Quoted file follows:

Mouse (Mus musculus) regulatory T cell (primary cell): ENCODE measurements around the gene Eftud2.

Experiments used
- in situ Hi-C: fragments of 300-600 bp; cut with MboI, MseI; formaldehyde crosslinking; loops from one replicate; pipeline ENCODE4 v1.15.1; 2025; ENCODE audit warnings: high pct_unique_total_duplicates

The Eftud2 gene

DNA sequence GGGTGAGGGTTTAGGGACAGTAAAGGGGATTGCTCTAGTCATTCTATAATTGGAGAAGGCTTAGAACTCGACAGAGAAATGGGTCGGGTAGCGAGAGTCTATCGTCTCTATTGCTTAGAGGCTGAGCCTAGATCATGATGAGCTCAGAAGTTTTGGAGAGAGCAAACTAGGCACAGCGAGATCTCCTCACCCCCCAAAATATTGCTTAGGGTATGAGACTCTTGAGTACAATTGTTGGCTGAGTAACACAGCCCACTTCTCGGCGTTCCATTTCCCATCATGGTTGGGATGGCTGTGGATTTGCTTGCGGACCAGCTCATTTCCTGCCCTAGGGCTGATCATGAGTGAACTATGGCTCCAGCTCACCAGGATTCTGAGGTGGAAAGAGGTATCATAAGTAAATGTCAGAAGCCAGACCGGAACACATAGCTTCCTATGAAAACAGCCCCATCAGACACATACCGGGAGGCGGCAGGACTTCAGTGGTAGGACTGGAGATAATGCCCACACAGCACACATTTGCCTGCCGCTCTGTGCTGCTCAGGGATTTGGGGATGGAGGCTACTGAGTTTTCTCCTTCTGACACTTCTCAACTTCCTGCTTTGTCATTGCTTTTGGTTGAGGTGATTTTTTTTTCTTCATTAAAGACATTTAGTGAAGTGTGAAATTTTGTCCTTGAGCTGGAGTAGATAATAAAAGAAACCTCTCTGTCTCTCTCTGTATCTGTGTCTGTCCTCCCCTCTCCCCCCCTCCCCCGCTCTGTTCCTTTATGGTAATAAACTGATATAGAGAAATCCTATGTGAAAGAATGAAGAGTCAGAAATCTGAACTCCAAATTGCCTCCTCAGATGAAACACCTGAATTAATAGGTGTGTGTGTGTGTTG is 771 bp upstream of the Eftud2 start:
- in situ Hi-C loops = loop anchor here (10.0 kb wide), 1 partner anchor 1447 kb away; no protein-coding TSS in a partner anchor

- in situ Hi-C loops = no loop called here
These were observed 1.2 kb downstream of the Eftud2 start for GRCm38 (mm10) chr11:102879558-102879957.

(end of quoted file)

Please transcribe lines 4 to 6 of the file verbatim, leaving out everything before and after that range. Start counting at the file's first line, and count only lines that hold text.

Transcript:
The Eftud2 gene

DNA sequence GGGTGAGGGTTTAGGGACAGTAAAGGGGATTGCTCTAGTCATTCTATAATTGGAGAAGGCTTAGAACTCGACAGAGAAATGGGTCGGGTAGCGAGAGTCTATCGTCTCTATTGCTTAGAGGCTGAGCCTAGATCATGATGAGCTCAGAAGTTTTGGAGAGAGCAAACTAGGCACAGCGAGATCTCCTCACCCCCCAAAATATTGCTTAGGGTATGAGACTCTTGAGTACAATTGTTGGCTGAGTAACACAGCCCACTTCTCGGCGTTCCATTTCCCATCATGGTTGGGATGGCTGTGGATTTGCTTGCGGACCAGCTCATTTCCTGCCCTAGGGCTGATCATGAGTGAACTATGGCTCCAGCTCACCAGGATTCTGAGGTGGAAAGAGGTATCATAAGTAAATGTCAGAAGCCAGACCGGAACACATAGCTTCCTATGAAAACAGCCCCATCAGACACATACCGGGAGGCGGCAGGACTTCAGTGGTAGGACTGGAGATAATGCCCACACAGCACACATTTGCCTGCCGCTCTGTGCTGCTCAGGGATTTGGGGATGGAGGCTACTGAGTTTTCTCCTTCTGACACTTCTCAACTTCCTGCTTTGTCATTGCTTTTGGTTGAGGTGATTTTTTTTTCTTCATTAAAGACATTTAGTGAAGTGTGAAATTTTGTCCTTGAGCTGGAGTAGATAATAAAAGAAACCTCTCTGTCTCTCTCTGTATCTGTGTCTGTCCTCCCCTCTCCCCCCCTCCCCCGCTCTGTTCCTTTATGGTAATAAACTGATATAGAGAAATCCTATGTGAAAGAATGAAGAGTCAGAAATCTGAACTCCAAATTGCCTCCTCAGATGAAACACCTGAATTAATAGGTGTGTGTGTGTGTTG is 771 bp upstream of the Eftud2 start:
- in situ Hi-C loops = loop anchor here (10.0 kb wide), 1 partner anchor 1447 kb away; no protein-coding TSS in a partner anchor